posted on Nov, 23 2009 @ 03:58 PM
Part One: A remarkable presence
My name is Alan Donald Arnold Manning. I was born on the very ship to which I was bound to in the multi-dimensional wasteland of the universe for the
duration of my life- until now of course. Twenty four years ago, in the room wherein I slept and woke, the event of my birth took place. Adults came
and went with time, barely getting to know us, so I never knew what it was to be unconditionally loved; although, as our growing lives lacked that
which we did so painfully crave, my friends and I grew closer than any family- or so I thought.
It is, as I believe I have mentioned, about a week back, maybe two, where my story must begin.
Five of us were seated in the cafeteria, surrounded by tables, the surfaces of which were caked in an odious mixture of soap and grease that had
congealed with time, and we were devouring the bland remnants of old meals; all of which had been consumed by us and the rest of the population three
times prior. I, as usual, found myself sitting between two childhood friends: Lubin Hayes, the tallest of us, his broad shoulders helping to
distinguish him from any other crew member, as did his unusually high check bones and always dewy eyes; and Martin Fitzgerald, not a vertical
behemoth, but exceptionally wide and well rounded, with the darkest skin I have ever seen. Jonathan Quinn had also resumed his usual position next to
a fixation of mine, Evelyn Applegate, and he sat hunched over his food, his retracted shoulders were as close to his neck as possible and his stringy
silver hair soaked into the more liquid parts of the meal before him. Eve on the other hand couldn’t have looked more graceful; her flaming red hair
caught the emanations from every light in the room and shimmered like a blood-red sun, the freckles on her cheeks reflected the beauty of the ruby
encrusted strands of inescapable seduction and revolved around the two blue eyes, each fragmented with yellow and red streaks and surrounded by
centimetre long red eyelashes, like a psychedelic pattern, dowsing me in steaming ice and soft lunar rays.
“It’s been a while since we got out of this place, eh Alan?” My concentration couldn’t have been further away from the happenings of this
particular mealtime as my attentions clung to Eve harder than the unsightly globular substance held onto the surface of the table around which we were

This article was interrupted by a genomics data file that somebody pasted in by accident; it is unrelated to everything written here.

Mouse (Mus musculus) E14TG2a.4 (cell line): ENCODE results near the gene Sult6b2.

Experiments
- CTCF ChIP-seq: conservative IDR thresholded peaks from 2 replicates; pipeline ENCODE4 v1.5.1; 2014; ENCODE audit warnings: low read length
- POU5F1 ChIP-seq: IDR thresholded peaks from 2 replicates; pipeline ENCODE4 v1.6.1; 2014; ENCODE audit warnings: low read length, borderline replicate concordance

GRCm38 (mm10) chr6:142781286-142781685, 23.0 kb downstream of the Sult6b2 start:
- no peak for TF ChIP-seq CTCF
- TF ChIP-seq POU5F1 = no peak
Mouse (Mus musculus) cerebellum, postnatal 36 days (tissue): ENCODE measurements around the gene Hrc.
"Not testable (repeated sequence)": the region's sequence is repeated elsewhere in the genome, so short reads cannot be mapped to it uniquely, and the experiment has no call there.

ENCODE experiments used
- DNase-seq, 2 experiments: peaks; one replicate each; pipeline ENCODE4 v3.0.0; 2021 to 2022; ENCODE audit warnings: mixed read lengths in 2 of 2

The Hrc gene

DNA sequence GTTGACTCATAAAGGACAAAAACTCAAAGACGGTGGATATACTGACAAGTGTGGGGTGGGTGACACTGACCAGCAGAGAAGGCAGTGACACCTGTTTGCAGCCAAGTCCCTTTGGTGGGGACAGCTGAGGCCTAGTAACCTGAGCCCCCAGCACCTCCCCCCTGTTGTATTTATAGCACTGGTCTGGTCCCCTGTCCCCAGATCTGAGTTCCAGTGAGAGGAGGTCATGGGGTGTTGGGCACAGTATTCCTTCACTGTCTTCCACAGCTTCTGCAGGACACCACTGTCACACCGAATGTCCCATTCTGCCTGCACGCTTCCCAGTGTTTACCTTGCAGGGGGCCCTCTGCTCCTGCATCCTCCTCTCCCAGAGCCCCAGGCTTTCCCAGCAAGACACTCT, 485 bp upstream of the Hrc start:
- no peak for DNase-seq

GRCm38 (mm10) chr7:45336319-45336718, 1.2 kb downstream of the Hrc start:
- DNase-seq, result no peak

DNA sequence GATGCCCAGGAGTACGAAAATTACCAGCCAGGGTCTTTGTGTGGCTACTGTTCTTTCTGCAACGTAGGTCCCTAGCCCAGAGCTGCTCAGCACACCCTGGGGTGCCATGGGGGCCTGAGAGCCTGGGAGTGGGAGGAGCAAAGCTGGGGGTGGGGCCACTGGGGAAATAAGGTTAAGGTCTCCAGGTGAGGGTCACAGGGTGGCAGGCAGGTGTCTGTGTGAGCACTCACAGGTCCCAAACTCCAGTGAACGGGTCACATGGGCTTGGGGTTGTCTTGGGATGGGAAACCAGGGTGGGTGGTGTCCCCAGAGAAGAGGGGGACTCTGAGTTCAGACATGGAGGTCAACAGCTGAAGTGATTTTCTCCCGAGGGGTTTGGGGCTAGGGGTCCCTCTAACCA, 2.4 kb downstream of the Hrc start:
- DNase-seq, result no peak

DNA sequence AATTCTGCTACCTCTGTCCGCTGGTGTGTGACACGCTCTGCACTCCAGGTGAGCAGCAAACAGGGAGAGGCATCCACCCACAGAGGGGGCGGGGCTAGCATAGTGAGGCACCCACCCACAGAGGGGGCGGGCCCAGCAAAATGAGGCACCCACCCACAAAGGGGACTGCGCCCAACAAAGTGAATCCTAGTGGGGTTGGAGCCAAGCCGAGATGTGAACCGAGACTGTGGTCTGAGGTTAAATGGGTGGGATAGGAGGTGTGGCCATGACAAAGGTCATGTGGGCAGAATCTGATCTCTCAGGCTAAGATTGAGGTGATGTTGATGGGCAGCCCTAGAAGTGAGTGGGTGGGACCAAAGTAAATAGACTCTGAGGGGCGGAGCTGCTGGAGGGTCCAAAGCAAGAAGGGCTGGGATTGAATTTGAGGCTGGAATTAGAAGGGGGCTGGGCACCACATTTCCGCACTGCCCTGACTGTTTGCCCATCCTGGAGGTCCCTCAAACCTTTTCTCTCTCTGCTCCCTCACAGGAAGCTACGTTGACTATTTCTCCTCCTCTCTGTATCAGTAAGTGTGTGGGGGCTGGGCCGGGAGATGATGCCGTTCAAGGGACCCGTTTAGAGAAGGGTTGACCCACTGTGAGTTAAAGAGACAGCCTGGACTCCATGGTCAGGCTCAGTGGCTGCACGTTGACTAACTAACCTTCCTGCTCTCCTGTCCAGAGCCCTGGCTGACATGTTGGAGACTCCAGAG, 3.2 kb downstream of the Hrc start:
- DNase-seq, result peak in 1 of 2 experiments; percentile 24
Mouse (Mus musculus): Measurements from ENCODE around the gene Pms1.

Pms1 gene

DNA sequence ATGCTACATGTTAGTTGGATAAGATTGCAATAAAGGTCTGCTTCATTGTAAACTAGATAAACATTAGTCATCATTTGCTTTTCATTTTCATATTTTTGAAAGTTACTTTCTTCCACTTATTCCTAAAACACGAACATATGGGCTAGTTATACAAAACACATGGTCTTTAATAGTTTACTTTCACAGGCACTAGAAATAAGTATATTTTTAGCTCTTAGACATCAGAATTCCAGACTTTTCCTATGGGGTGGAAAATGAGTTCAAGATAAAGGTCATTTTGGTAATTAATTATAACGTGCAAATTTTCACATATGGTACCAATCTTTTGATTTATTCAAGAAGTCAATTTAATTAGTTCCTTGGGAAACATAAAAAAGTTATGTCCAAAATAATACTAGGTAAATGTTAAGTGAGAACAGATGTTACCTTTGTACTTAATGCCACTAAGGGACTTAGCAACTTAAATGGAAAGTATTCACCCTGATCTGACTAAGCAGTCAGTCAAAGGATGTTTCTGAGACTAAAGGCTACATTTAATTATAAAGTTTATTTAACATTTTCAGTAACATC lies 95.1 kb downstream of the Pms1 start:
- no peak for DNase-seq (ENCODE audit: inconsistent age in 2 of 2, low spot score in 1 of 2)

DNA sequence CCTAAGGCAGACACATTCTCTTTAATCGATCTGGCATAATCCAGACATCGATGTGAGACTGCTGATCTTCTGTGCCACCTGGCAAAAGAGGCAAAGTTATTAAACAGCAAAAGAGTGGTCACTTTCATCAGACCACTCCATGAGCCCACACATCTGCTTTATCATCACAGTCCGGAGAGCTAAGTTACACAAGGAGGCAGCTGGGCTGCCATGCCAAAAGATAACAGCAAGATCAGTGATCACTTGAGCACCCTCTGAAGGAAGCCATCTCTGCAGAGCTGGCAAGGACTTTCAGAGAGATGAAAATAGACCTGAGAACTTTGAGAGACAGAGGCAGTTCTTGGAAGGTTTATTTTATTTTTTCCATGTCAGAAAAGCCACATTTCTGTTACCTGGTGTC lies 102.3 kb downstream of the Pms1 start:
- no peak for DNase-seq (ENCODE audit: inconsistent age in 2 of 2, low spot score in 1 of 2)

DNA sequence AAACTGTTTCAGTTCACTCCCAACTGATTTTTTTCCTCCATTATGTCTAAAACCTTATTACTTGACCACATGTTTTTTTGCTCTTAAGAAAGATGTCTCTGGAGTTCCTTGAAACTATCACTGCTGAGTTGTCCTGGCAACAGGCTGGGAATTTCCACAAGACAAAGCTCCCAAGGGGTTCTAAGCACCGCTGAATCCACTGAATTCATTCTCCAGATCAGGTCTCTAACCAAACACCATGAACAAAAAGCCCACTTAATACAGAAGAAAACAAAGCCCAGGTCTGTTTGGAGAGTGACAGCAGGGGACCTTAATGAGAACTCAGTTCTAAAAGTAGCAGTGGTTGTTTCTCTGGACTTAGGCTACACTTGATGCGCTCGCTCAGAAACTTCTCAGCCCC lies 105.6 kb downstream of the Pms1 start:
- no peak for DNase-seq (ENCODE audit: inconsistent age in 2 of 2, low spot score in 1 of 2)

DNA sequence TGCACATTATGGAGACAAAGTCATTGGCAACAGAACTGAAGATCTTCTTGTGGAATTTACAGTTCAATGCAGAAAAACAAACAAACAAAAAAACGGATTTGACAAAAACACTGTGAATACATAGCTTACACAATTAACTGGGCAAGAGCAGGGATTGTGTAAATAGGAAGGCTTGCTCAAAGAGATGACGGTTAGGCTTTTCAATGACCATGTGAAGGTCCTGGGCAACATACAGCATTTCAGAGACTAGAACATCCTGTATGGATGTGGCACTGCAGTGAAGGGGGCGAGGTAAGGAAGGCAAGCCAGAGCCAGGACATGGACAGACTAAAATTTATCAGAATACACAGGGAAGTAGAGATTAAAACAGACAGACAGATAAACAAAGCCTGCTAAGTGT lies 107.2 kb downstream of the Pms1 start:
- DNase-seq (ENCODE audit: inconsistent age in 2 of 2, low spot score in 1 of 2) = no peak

“Oh, no- yes, I think it’s about time we, uh, we found somewhere to visit.” Martin asked me if I was alright and I just laughed and adjusted my
self a bit before continuing to eat.
“You know,” began Martin, “if we are successful one day, we will be responsible for the continuation of our species.” His voice literally
shook with optimism.
“Martin, Martin if nine generations couldn’t do it, what makes you think we will?” asked Lubin, apparently bored with his food and the serenity
of the conversation.
“It has to happen some time, doesn’t it?” Martin replied, the optimism fast turning to excitement.
“Not necessarily,” I began, “there might not be a place in existence that could support us through means of terraforming. Also it wouldn’t
take long for us to adapt to that environment, after a few generations we’d probably become a totally different species. And I’ll bet you anything
that if we do find somewhere, it’ll already be inhabited. I don’t know about you, but I don’t fancy wiping out a planet’s worth of life.” My
comment wasn’t agreed with as I had hoped and I decided to keep quiet for the time being.
“Well, I personally believe that we have the right to continue on living. Alan I couldn’t care less about anything else.”
“Edgar, you’ve been on edge since you went colour blind. However I do agree with you.” Said Lubin. I shook my head and, out of frustration,
stabbed the gelatinous mass in my bowl with the fork. I couldn’t win this, I was the only one at the table with my thoughts and that was that.
Little did I know at that point how right Martin was to be so excited about being the first to find that which our species craved.
I can remember it well, the seven of us surrounded a television screen and stared as the ship approached a distant sphere. I can’t describe it, but
somehow we all shared the same feeling: that this may be IT. The orb hovered there, almost calling to us, luring us to it’s menacing potential. As
always a select few individuals would study the externality of the suspended sphere, and another would have to physically examine it; that would be
the seven of us.
From the outset the place looked as baron and uninteresting as anywhere else we had visited; but once we had passed that chalky brown smog in our
little craft, we abandoned any preconceptions that we had of what waited for us. The seven of us, I especially, marvelled at the colourful terrain;
though we may as well have been colour blind like Edgar as these tones were unknown to us. I feared Martin had gone insane at the mere sight of these
colours (I use the word ‘colour’ sparingly: I don’t feel I have the right to name something I know not a name for) as his eyes darted from one
point to the next, and they bulged so wide I couldn’t tell whether they were in his head or out.
“Look at the colours…” he breathed, “What are they?”
“Martin, it might be best if you dont stare at them like that.” Jonathan said, his voice firm with concern, “Things like that have been known to
send people mad, or physically debilitate them somehow.” Edgar shook his head, several frowns traversing the plane of his ageing brow as he did
“Like how?” he asked Jonathan.
“Well, he might go colour blind. I mean our eyes aren’t used to picking up what’s out there, and to put our eyes through such a strain might
permanently damage them.”
“It doesn’t bother me, I can’t see these ‘colours’ you speak of anyway.” The conversation died and we all stared at the television screen,
taking in the wondrous sights outside.